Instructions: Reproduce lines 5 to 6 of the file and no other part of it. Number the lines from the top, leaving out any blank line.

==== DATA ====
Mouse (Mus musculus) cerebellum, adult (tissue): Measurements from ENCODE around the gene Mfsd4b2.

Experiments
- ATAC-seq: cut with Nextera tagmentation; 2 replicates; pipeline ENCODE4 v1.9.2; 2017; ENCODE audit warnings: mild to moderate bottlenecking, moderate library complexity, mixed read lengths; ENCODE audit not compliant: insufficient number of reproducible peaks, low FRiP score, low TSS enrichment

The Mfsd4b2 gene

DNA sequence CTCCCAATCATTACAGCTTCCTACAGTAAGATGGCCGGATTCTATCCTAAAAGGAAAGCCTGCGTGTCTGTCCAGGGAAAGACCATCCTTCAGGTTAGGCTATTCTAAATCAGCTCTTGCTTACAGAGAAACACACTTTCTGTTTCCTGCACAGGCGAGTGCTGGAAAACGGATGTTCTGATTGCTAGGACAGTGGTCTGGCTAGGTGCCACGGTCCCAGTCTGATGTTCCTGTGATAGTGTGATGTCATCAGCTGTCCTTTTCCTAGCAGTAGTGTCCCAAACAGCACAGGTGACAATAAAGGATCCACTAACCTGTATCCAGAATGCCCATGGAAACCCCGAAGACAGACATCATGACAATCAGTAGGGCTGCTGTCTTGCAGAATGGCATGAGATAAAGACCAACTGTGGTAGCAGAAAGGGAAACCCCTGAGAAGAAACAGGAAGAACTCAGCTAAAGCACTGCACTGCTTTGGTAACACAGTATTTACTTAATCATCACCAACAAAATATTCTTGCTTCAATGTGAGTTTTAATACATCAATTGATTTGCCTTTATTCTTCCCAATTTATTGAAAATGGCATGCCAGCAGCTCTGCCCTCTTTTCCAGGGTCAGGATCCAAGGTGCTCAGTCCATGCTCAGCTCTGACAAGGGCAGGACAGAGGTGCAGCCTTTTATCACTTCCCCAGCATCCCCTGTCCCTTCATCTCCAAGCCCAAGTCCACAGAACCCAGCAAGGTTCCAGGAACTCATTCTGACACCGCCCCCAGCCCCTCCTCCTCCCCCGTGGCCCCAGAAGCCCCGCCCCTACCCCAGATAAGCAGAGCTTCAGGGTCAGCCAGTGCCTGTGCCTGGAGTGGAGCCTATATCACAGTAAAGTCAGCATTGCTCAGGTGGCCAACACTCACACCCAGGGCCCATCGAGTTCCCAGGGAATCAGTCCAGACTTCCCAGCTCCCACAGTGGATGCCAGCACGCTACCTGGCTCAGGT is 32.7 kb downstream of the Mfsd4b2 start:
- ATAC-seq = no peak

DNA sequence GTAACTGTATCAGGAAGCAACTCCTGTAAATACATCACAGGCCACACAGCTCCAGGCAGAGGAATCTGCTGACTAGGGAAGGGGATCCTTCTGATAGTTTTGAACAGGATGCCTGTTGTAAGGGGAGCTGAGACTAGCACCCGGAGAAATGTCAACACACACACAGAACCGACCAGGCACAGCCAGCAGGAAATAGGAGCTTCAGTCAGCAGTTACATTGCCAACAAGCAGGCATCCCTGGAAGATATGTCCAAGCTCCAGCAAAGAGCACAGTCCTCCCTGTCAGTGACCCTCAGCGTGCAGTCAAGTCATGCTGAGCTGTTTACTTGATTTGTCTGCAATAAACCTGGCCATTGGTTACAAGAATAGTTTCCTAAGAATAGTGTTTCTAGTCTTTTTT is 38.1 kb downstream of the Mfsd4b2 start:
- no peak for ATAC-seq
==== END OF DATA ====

DNA sequence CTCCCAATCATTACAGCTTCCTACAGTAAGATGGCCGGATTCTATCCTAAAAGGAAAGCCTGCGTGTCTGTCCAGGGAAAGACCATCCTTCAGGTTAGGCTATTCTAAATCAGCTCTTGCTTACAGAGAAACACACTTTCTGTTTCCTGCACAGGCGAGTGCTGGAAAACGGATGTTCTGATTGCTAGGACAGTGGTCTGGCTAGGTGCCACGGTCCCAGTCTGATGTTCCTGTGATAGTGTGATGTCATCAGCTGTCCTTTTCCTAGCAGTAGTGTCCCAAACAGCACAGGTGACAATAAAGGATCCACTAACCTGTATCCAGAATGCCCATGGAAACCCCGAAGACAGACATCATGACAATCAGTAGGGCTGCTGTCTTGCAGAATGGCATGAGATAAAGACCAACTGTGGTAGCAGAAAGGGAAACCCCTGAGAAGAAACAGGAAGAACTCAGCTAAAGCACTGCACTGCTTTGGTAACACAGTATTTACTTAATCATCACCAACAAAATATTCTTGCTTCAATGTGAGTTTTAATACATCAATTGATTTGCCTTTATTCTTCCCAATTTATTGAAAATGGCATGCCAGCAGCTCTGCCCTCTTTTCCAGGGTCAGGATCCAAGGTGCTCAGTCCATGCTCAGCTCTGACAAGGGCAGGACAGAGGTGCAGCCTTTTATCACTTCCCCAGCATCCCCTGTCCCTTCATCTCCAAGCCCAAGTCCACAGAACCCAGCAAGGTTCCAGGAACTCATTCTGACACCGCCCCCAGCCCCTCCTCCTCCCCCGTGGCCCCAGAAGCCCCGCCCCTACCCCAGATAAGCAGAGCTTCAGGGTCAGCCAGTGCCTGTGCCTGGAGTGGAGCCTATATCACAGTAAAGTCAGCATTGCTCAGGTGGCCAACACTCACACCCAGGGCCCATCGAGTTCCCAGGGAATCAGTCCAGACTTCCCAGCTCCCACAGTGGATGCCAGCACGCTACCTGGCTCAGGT is 32.7 kb downstream of the Mfsd4b2 start:
- ATAC-seq = no peak